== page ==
On the implications of criminality that underlie the Bill, butchers, bakers and candlestick makers, if they commit crimes, should face the same sanctions as people in transport. The people in transport have a proven record of surviving. They have approximately 44% of the receipts in the bus sector and 79% of business in the haulage sector. They are of professional competence, of good repute and of sound financial standing. If one is looking for people who infringe those criteria I could nominate accountants, bankers, the Department of Finance, builders who have built houses that fall down, and maths teachers who have no qualifications in mathematics, but to pick on this sector as not showing professional competence, good repute or sound financial standing, given its success against strong Government opposition over the past 70 years, is bizarre.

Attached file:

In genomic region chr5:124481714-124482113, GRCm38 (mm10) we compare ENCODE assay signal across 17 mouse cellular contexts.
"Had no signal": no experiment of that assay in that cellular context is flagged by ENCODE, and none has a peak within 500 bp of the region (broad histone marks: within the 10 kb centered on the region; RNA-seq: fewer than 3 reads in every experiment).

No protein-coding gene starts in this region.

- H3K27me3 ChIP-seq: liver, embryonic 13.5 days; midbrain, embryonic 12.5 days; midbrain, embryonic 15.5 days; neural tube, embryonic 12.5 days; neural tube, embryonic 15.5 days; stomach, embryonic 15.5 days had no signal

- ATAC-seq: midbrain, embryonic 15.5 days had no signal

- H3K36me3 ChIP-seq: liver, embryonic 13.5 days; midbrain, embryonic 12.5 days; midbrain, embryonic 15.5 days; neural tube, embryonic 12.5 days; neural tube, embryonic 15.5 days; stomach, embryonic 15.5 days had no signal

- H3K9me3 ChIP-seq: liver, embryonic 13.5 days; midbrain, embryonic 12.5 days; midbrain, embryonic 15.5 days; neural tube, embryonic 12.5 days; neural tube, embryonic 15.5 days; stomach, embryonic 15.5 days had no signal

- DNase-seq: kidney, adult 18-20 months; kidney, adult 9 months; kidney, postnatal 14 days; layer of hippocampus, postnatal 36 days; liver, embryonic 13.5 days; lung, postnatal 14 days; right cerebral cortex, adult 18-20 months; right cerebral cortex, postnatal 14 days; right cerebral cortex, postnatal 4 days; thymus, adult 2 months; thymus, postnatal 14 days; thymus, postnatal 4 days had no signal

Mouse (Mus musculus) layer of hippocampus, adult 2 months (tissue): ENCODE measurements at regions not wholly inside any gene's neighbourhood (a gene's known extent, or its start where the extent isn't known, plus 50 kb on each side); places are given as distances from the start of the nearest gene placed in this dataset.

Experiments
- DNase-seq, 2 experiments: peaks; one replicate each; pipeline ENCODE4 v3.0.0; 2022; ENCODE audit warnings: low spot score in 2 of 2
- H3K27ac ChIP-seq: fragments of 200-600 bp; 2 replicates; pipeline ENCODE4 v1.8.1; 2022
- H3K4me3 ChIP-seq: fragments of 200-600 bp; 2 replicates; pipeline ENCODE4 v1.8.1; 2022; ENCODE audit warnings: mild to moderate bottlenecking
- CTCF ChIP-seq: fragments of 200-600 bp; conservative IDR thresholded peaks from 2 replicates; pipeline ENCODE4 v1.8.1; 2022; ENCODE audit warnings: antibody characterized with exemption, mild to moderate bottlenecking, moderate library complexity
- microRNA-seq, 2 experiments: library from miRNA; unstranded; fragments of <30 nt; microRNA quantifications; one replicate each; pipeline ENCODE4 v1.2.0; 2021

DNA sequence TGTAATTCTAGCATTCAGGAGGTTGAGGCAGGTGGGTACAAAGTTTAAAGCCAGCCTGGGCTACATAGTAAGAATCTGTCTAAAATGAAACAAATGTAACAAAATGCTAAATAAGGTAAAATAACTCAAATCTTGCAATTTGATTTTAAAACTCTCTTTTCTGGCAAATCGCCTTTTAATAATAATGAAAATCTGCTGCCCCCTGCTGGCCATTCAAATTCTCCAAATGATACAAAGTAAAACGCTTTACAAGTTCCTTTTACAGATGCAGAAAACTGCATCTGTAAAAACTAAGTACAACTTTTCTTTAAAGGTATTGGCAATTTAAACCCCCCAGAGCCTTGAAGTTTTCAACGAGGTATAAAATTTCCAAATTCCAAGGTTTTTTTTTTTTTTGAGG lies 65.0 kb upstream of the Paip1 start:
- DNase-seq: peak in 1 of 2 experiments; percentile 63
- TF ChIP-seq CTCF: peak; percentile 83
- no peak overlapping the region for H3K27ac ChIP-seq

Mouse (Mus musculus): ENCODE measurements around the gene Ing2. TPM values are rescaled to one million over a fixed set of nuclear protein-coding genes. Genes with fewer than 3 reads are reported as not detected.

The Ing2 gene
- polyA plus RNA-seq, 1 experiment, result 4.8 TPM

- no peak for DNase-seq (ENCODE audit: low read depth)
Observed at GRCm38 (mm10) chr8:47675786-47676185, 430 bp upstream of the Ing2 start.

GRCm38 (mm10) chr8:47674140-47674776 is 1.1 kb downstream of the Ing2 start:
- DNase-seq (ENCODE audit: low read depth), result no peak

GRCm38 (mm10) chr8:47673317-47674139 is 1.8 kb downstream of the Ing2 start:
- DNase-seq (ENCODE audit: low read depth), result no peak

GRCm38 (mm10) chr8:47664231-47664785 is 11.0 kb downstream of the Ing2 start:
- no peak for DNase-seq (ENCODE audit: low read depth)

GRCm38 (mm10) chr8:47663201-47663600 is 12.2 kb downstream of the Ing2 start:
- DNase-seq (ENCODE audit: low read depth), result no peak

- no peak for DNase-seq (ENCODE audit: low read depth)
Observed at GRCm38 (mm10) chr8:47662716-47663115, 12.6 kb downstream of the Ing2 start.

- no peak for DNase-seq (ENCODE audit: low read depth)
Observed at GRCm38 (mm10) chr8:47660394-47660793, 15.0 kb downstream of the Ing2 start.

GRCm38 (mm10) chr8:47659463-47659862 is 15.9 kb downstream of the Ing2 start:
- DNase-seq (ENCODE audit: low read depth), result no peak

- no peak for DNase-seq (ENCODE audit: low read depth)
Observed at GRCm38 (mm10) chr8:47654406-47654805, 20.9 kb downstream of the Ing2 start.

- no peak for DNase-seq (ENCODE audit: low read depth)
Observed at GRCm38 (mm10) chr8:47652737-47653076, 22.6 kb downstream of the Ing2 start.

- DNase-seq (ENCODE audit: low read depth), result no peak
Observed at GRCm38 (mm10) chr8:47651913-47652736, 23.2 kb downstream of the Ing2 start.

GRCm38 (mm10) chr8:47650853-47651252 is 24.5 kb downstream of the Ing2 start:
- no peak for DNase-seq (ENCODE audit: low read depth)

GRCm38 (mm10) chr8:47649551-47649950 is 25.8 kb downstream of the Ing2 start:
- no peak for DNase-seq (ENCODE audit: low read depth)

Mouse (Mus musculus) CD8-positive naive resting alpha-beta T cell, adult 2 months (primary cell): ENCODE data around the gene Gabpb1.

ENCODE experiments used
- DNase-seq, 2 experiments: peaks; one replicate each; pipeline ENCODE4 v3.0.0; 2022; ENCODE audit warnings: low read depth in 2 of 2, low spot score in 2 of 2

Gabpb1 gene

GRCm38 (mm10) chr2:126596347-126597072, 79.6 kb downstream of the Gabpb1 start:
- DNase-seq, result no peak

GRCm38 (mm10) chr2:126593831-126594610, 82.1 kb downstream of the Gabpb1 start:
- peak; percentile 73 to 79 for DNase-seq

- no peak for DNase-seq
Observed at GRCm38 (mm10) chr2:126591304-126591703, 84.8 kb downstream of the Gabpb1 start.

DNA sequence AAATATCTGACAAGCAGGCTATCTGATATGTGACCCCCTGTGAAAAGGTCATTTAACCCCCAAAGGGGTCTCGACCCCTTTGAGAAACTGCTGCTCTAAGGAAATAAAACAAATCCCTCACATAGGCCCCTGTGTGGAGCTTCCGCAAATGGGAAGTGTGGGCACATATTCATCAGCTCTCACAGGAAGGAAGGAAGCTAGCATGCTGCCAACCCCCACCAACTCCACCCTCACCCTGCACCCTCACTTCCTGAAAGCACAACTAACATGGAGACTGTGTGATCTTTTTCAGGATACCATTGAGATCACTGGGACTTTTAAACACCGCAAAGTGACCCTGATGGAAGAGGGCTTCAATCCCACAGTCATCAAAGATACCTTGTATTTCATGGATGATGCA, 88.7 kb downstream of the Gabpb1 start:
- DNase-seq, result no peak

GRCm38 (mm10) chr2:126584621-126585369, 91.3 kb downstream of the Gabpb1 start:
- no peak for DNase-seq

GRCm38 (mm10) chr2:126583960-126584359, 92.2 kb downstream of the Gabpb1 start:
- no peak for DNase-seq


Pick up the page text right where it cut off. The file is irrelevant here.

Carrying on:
In the Non-Fatal Offences against the Person Act the fines are €1,500 and 12 months imprisonment. If the person operates a transport business the fines are increased to €500,000 and three years imprisonment. If we have problems with crime I would support increasing the first penalties but assuming that the transport sector, particularly the independent sector, requires special treatment because it is especially prone to criminality requires evidence.
Mr. Jimmy Farrelly carried out a report for the previous Minister, dated 12 June 2009, on a disputed licence in County Louth. He noted the apparent non-existence of any history of cases which were refused or revoked on the good repute consideration. He said that officials were also mindful of the need to band the constitutional right of an individual to earn a livelihood against the nature of any offence committed. A view has been taken during the years that the courts, in general, would not support the refusal of licences. There was a belief the refusal of licences would be overturned by the High Court. It appears it is not acceptable to commit an offence and then go on to become a road haulier or bus driver, but it does not matter if one becomes a banker, a builder, a butcher, a baker or a candlestick maker.